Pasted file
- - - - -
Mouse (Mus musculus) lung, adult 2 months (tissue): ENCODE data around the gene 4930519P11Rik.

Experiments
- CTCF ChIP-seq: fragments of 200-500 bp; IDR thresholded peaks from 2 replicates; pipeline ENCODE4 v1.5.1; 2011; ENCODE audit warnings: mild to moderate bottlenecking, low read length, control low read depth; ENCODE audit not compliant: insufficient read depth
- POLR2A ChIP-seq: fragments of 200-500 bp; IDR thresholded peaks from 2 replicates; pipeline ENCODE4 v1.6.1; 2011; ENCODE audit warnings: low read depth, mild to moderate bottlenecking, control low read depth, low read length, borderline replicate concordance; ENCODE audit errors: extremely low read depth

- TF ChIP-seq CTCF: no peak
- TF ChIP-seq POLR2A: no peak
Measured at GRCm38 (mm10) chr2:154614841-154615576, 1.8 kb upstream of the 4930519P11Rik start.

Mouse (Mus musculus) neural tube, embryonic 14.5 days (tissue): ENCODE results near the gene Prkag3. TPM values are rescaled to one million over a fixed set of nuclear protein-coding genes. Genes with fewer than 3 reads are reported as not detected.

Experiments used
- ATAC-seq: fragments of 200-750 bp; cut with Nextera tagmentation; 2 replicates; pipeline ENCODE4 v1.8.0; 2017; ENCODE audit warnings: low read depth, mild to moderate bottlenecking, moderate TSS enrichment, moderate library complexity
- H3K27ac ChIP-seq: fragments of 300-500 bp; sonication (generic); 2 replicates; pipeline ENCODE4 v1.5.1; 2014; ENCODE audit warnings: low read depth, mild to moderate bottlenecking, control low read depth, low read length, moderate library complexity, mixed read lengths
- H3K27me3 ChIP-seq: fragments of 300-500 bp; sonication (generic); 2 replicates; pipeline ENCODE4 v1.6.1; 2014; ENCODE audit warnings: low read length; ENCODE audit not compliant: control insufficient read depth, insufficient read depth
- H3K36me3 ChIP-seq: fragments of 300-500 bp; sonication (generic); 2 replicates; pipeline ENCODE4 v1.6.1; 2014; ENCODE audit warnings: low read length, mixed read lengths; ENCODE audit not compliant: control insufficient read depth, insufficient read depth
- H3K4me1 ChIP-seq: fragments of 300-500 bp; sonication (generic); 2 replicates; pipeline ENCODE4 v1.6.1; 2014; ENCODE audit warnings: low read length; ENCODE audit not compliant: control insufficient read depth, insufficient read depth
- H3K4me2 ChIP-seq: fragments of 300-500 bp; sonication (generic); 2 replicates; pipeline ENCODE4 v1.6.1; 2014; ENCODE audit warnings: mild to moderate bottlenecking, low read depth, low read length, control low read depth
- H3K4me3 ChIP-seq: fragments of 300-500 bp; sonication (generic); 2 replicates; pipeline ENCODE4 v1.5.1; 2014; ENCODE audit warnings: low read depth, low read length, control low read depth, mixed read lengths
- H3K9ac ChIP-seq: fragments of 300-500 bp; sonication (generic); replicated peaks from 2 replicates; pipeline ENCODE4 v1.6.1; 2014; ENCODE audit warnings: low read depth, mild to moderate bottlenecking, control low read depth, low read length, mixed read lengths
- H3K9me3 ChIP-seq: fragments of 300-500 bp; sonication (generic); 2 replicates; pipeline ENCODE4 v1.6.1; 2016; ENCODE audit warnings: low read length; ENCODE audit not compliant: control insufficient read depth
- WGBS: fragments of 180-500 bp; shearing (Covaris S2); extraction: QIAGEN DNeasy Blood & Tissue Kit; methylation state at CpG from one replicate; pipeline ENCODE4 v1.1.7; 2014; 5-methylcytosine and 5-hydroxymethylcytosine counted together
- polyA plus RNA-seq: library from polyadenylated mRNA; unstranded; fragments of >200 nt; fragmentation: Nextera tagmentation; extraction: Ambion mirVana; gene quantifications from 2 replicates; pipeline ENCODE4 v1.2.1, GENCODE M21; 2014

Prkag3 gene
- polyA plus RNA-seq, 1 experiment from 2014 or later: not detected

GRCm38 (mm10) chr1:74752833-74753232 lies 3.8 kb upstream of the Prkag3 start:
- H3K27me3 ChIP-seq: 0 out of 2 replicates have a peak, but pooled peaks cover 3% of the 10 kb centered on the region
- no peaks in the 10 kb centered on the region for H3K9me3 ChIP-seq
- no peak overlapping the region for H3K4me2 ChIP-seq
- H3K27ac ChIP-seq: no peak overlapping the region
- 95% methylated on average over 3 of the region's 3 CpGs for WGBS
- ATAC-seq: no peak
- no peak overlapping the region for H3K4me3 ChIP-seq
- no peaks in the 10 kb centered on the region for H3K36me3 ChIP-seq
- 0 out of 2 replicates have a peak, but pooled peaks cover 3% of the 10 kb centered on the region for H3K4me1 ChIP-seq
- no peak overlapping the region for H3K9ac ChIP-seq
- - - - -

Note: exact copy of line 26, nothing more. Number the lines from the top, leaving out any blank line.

- no peak overlapping the region for H3K4me2 ChIP-seq